A Daily Genesis

Genesis 47:21-26

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[B][COLOR=#ff0000]†.[/COLOR] Gen 47:21-22 . . and Joseph reduced the people to servitude, from one end of Egypt to the other. However, he did not buy the land of the priests, because they received a regular allotment from Pharaoh and had food enough from the allotment Pharaoh gave them. That is why they did not sell their land.[/B]

That regular State allotment must have made religion seem like an attractive career path. Their constituents may have been suffering, but the priests were doing just fine and coasting right through all the hard times.

I think it's notable that God wouldn't permit Judaism's priests to own land; nor permit them to feed at the Federal trough either, thus making them fully dependent upon the prosperity of ordinary pew warmers. Thus the Aaronic priests were highly motivated to keep the people in a good standing with God in order to keep themselves fed because lack of good standing could easily result in a poor economy in Israel. (cf. Deut 28:1-68)

When Saul was king, there was a time in Israel when the priests didn't even have enough food of their own on hand to supply David's escape (1Sam 21:1-6). That was a pretty good indication that Saul's kingdom had fallen into spiritual decline during his administration; and definitely time for a change in leadership.

[B][COLOR=#ff0000]†.[/COLOR] Gen 47:23-24 . . Joseph said to the people: Now that I have bought you and your land today for Pharaoh, here is seed for you so you can plant the ground. But when the crop comes in, give a fifth of it to Pharaoh. The other four-fifths you may keep as seed for the fields and as food for yourselves and your households and your children.[/B]

Four-fifths is equal to 80% which is a pretty good percentage for share-croppers. In addition, there's no mention of either rents or leases. In other words, the Egyptians lived on Pharaoh's land essentially for free. The only rent they paid, if you could call it that, was the one-fifth of the land's produce.

That was a very good deal for the Egyptians because it was flexible. In other words; no matter how well or how poorly the land produced in any given year, whether little or much, the percentage never changed. Thus they were always able to satisfy their obligation to Pharaoh even in years when disease and/or insects decimated their crops. It was virtually impossible to ever fall behind in payments.

Since Pharaoh owned all the land, and exacted neither rent nor lease from share-croppers; it became possible for Egypt's poor to apply for a piece of acreage. While the drought was a curse for some people; it was a blessing for others.
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[COLOR=#ff0000]†.[/COLOR] Gen 47:25 . .You have saved our lives; they said. May we find favor in the eyes of our lord; we will be in bondage to Pharaoh.[/B]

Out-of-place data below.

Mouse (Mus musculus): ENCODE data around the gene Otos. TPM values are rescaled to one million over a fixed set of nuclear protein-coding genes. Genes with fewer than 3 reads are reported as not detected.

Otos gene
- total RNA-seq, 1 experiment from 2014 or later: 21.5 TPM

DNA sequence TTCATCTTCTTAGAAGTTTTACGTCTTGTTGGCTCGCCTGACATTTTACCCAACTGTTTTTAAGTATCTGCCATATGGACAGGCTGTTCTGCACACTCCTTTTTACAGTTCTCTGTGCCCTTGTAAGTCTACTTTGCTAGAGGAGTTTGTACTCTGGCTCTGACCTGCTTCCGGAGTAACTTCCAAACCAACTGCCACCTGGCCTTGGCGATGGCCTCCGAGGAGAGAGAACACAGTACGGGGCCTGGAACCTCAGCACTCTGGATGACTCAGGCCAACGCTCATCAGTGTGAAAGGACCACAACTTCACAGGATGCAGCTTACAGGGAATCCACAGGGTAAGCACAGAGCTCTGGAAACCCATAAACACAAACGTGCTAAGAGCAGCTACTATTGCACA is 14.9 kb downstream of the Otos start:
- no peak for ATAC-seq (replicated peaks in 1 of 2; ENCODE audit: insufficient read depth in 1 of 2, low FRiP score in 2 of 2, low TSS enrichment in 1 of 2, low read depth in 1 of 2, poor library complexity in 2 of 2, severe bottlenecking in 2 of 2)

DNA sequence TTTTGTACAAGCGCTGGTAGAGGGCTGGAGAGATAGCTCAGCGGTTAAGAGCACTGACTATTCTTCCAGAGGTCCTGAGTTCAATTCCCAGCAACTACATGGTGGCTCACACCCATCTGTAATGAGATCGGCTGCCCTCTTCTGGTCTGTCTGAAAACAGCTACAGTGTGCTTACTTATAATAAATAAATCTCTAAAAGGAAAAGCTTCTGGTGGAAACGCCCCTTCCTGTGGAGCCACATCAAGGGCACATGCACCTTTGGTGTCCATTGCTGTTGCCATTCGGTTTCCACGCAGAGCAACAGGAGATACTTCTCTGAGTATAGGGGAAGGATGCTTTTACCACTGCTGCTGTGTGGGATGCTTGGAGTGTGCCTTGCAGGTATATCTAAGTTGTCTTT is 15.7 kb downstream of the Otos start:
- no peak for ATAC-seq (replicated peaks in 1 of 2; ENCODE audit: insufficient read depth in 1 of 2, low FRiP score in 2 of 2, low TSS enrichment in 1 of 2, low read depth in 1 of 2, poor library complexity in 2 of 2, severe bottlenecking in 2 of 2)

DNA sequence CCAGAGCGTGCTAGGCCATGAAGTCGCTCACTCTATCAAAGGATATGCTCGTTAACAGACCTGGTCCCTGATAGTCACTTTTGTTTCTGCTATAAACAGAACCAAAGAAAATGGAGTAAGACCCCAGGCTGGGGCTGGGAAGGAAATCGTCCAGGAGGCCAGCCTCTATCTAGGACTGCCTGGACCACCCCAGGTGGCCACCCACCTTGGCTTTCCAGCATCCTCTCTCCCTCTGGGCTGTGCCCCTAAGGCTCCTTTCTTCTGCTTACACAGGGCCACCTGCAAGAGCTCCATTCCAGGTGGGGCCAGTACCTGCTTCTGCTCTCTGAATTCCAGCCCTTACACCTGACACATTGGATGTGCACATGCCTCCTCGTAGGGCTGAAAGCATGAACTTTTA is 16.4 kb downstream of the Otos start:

The word "bondage" is from [I]'ebed[/I] (eh'-bed) which includes all kinds of servitude; including outright slavery. Another word for "servant" is sakiyr (saw-keer') which is a person who works for wages; viz: an employee.

It's reasonable to assume that not everyone in Egypt took up farming as there would still be the need for goods and services like metal smiths, butchers, seamstresses, barbers, shipwrights, wagon and chariot builders, longshoremen, pottery, merchant marine, general mercantile, weavers, shoemakers, freight haulers, and building contractors; et al: every sort of trade and commercial enterprise imaginable.

Pharaoh had all the money. So then, the barter system probably thrived in Egypt-- the farmers trading out of their 80% and the merchants and tradesmen paying Pharaoh his one-fifth out of what trickled down from the farmers. In other words: in that economy, food was gold.

Apparently few, if any, complained. One thing you could say about the Egyptians; they didn't look a gift horse in the mouth. If not for Joseph's providence, they would have all surely died, and lost everything, and they knew it too. Thanks to him, instead of dying, they all enjoyed a pretty good standard of living. There were some sacrifices to be made, yes, but all in all, they fared pretty well under Joseph's administration.

[B][COLOR=#ff0000]†.[/COLOR] Gen 47:26 . . So Joseph established it as a law concerning land in Egypt-- still in force today --that a fifth of the produce belongs to Pharaoh. It was only the land of the priests that did not become Pharaoh's.[/B]

The "today" in that passage of course refers of the author's own day.

The 20% flat tax was fair across the board for everybody; rich, poor, and middle class alike-- no deductions and no exemptions.

Thank God Joseph was a man of integrity because the kind of power he wielded has a way of tempting men to do some very greedy things; for example: enforcement of the so-called law of supply and demand. Of one thing we can be pretty sure: Pharaoh's approval rating no doubt broke all the records thanks to his selection of Joseph to manage Egypt's affairs during a very serious national crisis.

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